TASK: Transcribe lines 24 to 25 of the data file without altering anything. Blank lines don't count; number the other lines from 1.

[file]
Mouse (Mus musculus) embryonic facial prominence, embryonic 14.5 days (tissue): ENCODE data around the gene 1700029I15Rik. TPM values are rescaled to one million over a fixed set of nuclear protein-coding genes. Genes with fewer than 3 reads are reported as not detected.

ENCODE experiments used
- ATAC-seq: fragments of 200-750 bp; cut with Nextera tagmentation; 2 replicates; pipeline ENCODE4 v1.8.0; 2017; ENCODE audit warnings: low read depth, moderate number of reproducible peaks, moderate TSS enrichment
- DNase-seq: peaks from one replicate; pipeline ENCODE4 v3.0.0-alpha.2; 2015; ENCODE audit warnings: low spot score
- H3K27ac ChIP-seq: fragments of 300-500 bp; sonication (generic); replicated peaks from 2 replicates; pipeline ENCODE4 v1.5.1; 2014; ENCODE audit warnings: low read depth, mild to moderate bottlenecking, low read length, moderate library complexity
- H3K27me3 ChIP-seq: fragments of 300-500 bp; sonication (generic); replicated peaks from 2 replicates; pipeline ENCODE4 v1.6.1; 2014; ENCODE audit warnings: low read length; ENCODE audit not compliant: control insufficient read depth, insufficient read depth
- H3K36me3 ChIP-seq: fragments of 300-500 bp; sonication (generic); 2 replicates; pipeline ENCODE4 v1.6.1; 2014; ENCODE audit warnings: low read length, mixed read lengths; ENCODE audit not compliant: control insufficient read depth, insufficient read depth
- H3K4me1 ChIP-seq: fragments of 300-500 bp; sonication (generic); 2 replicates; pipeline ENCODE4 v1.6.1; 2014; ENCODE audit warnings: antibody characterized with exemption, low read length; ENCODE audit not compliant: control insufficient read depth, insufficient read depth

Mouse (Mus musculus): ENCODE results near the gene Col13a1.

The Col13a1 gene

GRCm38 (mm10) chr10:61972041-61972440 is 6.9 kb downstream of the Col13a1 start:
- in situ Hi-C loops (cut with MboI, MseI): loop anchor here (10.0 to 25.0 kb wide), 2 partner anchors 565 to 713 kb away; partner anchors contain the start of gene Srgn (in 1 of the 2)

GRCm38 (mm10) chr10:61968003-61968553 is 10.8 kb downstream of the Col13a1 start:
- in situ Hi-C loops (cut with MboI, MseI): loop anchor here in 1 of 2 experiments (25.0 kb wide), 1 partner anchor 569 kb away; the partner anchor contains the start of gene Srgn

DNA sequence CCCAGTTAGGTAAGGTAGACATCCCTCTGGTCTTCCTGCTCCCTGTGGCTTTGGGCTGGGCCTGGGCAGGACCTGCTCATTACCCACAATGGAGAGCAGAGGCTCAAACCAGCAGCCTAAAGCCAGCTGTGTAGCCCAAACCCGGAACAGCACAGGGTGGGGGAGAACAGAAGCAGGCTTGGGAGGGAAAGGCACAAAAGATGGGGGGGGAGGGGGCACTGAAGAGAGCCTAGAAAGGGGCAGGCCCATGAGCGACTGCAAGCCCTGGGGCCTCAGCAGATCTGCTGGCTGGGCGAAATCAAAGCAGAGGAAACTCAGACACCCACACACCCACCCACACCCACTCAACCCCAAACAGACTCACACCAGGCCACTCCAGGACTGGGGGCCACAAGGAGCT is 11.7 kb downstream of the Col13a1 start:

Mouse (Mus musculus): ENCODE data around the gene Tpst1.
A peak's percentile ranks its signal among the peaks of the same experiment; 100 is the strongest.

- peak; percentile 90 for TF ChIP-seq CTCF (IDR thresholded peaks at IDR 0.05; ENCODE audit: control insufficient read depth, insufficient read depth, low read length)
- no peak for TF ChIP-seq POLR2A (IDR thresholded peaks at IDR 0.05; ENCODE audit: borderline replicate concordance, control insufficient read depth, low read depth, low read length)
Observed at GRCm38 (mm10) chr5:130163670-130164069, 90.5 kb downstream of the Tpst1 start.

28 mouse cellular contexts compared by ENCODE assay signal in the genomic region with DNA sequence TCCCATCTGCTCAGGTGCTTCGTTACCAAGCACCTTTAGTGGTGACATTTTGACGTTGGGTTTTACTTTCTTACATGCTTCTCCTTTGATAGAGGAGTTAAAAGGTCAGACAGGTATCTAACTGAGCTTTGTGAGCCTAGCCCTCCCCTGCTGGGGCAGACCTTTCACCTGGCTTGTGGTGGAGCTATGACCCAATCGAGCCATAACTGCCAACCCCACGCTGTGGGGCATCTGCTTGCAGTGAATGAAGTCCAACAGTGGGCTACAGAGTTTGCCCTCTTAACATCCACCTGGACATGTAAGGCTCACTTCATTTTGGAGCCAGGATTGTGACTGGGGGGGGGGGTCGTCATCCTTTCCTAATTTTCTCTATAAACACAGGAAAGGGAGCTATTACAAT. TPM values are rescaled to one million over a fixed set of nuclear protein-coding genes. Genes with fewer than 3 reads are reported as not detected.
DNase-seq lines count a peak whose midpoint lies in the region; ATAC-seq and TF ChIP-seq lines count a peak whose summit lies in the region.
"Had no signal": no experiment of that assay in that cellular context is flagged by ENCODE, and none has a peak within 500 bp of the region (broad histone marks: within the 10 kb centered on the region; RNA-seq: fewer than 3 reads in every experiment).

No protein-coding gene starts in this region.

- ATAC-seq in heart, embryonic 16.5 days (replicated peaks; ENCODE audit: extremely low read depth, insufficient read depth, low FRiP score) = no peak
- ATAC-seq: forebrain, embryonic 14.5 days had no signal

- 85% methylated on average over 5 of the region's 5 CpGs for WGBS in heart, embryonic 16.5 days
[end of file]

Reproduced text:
No protein-coding gene starts in this region.

- ATAC-seq in heart, embryonic 16.5 days (replicated peaks; ENCODE audit: extremely low read depth, insufficient read depth, low FRiP score) = no peak